Ideas Behind Agile Planning: Adapting Better
In 2001, “Responding to Change over Following a Plan” seemed like a pretty aggressive step. (That is the last of the four Agile Manifesto lines.) Today, from a customer’s viewpoint, it is not enough.
Customers want a better adaptation to change, and not just attitude or relatively obvious things like more or faster releases. They want all of that, and they want it to be more effective, more meaningful, and they want the product to integrate into their lives comfortably.
I am not saying customers currently feel they are getting this—maybe somewhat close with a few companies—but I think this is what they want.
My feeling is that customers in general are dissatisfied. They mainly think things such as:
- “It’s an interesting innovation, but how does it fit?”
- “The technology makes me feel de-personalized.”
- “It’s supposed to help me connect with people, but I feel overall more disconnected.”
- “Why is this damn stuff so non-intuitive?”
- “I want my privacy back.”
- “How does being connected to a bunch of people I don’t know really help me? I do not want all these extra connections. I want the connections I have to be more meaningful!”
- “Why are we all so rude on these ‘great’ social media platforms?”
Yes, some of those comments accent the negative side. There are positives. There still is some fun in technology. People do like seeing pictures of their friends. But…
Here are a few implications of what I am saying:
- Business and Technology must plan and execute together.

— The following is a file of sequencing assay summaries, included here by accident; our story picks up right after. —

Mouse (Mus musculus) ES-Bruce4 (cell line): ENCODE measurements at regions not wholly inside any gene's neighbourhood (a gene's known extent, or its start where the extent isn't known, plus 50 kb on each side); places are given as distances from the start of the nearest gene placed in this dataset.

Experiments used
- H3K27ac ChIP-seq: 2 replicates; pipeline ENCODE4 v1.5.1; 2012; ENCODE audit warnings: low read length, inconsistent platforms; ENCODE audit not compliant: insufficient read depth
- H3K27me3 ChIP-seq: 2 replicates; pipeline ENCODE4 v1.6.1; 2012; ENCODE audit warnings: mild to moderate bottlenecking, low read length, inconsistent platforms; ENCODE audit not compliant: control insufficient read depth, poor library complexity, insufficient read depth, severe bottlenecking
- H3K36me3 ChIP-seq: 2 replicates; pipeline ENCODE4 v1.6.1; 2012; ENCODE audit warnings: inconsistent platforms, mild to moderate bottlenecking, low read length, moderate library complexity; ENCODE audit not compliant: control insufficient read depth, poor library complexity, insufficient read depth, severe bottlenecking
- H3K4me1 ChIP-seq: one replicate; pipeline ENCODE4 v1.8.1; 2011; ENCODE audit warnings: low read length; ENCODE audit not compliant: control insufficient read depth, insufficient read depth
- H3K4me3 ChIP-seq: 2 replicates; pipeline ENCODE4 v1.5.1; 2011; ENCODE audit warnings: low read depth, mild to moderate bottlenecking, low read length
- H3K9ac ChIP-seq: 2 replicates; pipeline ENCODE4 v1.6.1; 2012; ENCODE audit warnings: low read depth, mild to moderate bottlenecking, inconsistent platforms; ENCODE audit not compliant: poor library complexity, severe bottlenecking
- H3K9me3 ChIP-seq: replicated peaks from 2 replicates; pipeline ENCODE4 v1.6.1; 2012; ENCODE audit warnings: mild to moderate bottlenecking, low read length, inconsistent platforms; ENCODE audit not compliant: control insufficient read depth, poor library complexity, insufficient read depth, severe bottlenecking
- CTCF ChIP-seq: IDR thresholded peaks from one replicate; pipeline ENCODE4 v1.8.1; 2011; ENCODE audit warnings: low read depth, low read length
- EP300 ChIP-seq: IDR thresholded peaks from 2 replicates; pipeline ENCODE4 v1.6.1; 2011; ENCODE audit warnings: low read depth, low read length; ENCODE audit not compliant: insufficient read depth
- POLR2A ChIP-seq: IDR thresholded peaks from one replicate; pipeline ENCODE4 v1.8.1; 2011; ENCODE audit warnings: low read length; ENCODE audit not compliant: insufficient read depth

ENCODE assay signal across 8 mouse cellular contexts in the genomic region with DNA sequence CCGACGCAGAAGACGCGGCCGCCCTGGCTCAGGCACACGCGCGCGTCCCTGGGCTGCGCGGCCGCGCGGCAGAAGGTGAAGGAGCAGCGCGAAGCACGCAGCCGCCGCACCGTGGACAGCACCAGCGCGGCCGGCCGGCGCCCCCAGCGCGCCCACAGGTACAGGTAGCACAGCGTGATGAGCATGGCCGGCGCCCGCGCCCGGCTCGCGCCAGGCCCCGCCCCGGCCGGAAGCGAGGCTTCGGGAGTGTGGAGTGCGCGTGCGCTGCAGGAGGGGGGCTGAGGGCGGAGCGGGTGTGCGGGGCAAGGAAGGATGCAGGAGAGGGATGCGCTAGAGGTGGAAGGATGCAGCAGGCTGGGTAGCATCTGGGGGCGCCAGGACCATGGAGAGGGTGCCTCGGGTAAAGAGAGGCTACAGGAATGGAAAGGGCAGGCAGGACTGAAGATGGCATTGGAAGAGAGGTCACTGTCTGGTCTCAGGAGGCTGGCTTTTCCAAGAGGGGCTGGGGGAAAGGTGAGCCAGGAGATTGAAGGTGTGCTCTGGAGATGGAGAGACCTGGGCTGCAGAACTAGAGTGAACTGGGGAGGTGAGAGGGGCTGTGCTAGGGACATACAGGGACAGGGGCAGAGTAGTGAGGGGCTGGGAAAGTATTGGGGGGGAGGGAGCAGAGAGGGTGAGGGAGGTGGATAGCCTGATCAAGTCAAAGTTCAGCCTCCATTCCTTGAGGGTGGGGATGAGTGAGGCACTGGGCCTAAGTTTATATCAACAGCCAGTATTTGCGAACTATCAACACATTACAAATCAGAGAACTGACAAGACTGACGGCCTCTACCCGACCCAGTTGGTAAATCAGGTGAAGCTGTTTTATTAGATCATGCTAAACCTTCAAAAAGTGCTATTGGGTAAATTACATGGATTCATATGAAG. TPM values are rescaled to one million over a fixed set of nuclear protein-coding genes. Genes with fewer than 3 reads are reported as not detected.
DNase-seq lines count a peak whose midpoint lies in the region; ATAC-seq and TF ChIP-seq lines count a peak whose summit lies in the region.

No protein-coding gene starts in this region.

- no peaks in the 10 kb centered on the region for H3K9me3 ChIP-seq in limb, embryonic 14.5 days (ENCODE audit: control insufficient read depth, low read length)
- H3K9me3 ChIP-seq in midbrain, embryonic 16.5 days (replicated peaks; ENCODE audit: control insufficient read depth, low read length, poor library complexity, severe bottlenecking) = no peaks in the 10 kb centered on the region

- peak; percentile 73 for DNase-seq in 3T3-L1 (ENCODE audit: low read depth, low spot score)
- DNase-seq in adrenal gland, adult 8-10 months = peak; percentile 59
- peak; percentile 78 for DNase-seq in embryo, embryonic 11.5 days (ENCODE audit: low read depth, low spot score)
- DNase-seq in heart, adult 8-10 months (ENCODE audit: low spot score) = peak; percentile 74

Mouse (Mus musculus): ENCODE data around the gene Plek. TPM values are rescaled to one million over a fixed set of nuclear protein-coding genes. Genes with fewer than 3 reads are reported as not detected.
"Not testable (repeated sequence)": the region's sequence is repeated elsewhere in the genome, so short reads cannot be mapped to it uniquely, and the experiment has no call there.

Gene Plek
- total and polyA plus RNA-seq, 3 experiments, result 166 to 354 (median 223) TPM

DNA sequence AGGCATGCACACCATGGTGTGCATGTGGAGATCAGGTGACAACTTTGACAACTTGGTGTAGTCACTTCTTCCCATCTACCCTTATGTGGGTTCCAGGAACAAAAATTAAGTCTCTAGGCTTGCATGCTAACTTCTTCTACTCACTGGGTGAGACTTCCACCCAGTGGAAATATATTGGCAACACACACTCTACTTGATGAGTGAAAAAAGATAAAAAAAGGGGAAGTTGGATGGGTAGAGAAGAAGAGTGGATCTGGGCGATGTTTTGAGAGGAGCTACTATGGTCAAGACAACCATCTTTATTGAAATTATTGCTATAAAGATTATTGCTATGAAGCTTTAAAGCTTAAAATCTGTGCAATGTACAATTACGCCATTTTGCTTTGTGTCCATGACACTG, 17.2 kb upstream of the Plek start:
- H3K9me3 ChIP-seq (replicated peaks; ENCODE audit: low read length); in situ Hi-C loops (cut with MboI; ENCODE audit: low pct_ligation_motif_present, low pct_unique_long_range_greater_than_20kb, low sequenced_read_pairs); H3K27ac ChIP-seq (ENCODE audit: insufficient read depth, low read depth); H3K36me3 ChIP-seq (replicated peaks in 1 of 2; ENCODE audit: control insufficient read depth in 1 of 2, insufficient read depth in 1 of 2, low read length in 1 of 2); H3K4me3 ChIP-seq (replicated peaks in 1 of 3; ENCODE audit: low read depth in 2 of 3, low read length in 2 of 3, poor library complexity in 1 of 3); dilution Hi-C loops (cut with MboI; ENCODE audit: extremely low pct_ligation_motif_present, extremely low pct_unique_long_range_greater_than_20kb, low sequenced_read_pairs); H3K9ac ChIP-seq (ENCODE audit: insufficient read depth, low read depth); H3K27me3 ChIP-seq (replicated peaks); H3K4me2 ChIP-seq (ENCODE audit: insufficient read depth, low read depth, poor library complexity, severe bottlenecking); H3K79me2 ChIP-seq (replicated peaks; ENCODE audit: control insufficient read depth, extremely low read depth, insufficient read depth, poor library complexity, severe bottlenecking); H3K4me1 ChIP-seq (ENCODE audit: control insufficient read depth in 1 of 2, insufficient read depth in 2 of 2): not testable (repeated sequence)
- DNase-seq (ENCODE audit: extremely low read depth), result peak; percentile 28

- A new product must fit in with all the other changes going on.
- It is essential that you prioritize the change (the solution) from the customers’ viewpoint.
- As you role out change, it must be coordinated with everything in your company.
Let me explain this last statement particularly. So, the real meaning might vary a lot, depending on the nature of your company, its products, its customers, and its competition.
But as an example, imagine you have (a) ideation people, (b) front-end people (e.g., sales, fulfillment, etc.), (c) innovation people (who create new products or solutions, (d) back-end people (e.g., support or back-end processing), and (e) production people (people who use the product to deliver a service, or who build the new widget in volume).
First thing, many companies are kind of set up this way, and, of course, many are not. This is just one example. But my main point is that all five areas must be coordinated so the aggregate introduction of change makes sense and everything fits together. Put another way, people in all those groups must collaborate. (And typically more groups as well.)
The approach to planning and execution must include collaboration and change across a wide variety of groups. Some of those people are the Scrum Team.